Dig beneath the zippy chatter, vivid colors, absurdist turns, and occasional dance numbers, and at heart, Damsels In Distress is a Whit Stillman movie about the way young people try to define themselves, and how—“sane” or not—they hide their petty hypocrisies behind convoluted modifications to their public identities. Which is to say: This is a Whit Stillman movie. Whatever mode he’s working in, few filmmakers have ever been as attuned to the way we cheerfully lie to ourselves, right up to the point where the truth is exposed, and we’re left with a choice between breaking down or soldiering on. Or, as so often happens in Stillman’s films, both.

The A/V Club interview with Whit is also worth reading (“We’re in a pre-groundswell situation”). And Slate managed to dig up some of his much-recommended early short stories.

3.  Bon Appetit magazine recently caught up with Hugh Garvey, the author of The Gastrokid Cookbook, who has left his erstwhile project behind in an almost, well, repentant manner. Is he a recovering foodie? Or simply a man who has come to learn the difference between loving people as they are as opposed to how you’d like them to be? The use of the phrase “burnt out” is telling, ht JD:

The actual production of dinner (and two D.I.Y. media projects) turned my home life into a reality TV show without the cameras: My kitchen and dining room were the set, my family my antagonists. While dinner would appear on the blog and in the book with color photographs for, say, grilled Japanese eggplant with haloumi and mint, sometimes the real dinner was not so sleek… I didn’t write about the Tiny Town rebellion or the unhappy wife.

While some fathers fantasize of tossing the pigskin with their progeny, I dreamed of crisping it. Because I wanted them to appreciate the glorious pleasure of an in-season tomato. To know that a happy chicken makes beautiful eggs. And because I wanted them to see cooking as an adventure. I gave my kids plastic knives, taught them how to chiffonade, pointed out the difference between farmed and wild salmon, fresh and washed rind cheese, the nuttiness of Iberico ham. And after four years of this, I found myself on the verge of becoming Crusty the Clown of kids cooking. Burnt out by the effort of curating a new socio-culinary experience on the plate every weeknight, I let the blogging fall to the wayside and got on with the rest of my life, i.e. actually spending time with my family.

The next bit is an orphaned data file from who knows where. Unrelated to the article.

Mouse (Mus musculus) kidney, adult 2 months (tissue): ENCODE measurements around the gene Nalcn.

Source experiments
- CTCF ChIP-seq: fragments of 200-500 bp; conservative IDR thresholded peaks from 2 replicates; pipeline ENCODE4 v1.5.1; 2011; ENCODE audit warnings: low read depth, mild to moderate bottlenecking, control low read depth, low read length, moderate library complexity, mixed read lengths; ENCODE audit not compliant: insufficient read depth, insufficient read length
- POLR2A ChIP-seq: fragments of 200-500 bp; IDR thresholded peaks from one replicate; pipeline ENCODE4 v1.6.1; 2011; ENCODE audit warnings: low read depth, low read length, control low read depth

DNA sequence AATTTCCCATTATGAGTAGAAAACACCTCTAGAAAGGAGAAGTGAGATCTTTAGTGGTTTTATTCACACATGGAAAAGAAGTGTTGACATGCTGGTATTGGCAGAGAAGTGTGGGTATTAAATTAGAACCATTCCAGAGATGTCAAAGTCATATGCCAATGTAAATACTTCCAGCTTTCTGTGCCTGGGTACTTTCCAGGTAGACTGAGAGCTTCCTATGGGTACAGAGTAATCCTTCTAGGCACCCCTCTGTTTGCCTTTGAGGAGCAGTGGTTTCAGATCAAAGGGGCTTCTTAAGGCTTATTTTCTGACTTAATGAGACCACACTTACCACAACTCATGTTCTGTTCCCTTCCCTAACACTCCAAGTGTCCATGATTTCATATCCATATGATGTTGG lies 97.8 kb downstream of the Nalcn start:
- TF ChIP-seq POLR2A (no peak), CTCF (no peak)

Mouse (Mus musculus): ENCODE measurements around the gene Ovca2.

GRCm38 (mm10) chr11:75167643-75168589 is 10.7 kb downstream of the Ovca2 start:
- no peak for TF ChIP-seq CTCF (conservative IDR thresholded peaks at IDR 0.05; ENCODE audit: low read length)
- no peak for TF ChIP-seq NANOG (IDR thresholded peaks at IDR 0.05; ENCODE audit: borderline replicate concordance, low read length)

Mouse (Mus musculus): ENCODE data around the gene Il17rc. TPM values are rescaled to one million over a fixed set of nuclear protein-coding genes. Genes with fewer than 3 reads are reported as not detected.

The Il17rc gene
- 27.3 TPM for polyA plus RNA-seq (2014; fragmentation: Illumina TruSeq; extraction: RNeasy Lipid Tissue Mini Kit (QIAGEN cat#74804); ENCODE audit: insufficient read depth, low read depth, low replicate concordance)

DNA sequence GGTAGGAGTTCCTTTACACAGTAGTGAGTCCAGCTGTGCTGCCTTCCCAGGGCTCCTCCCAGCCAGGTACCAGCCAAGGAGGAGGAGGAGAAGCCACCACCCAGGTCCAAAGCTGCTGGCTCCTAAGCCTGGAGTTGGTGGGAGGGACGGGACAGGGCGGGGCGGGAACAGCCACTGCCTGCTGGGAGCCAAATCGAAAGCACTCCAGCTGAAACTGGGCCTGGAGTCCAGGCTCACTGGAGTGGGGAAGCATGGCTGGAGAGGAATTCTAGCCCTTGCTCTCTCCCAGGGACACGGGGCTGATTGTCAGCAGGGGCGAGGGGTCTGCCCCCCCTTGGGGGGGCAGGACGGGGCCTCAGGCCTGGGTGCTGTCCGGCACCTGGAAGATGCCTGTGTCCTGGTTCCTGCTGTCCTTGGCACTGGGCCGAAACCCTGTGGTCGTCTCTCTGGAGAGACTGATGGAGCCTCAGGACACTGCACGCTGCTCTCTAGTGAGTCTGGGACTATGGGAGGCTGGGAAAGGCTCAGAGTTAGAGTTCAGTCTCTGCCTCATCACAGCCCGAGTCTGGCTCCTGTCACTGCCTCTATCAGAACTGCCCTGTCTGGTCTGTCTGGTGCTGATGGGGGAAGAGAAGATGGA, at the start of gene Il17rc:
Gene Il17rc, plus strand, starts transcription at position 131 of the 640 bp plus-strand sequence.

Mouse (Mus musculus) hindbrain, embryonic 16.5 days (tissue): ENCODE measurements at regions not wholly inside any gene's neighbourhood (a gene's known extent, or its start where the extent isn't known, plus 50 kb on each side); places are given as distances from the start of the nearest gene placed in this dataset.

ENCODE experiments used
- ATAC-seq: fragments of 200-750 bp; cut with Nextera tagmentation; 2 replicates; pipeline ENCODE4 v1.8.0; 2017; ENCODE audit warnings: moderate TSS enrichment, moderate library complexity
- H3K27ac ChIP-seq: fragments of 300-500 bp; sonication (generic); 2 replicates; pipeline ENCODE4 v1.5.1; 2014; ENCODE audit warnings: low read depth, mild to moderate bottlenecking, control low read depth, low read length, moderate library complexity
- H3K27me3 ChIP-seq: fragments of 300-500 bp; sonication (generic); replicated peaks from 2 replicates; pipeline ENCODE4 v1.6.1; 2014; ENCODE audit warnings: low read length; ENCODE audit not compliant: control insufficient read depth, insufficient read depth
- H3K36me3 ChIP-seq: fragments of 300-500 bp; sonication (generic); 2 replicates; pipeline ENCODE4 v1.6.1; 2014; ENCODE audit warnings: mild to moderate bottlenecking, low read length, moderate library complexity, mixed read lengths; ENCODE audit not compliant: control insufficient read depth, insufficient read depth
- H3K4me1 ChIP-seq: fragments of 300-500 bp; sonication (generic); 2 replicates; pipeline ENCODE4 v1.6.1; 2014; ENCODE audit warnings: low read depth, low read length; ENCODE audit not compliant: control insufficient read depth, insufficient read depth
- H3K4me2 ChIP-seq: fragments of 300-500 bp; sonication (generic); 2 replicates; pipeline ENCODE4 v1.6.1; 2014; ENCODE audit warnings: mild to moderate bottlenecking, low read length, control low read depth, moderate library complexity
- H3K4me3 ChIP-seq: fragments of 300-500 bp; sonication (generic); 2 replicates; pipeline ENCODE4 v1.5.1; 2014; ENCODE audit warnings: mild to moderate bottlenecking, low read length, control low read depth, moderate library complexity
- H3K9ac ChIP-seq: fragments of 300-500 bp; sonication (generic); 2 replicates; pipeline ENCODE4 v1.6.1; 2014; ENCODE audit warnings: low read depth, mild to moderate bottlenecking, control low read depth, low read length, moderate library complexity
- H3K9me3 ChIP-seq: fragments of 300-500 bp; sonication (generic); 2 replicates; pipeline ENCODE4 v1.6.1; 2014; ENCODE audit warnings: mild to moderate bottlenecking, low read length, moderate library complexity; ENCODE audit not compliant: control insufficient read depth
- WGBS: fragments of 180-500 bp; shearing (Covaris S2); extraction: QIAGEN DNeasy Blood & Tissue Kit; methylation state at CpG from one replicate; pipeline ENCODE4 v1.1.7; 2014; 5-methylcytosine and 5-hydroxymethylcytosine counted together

It’s been three years since I blogged, and here’s where things stand: My children are not the mini-me cooks I tried to engineer. Thank God. There are saner careers to prepare for and more childlike pleasures to be had. When I invite my son to cook with me, he’d rather play catch.

4. Elsewhere, The Atlantic spoke with psychologist Roy Baumeister about his famous “Chocolate-Radish Experiment That Birthed the Modern Conception of Willpower.” Fascinating as always. The same can’t be said for the transparently ridiculous “Are you almost Alcoholic?”

5. The Gospel Coalition ran a terrific piece last week on “A Brief History of Youth Ministry”, weighing the pros and cons of the post-war youth movement in American Christianity, and spotlighting the work of Rooted. If you’re not aware of what they’re doing, run don’t walk.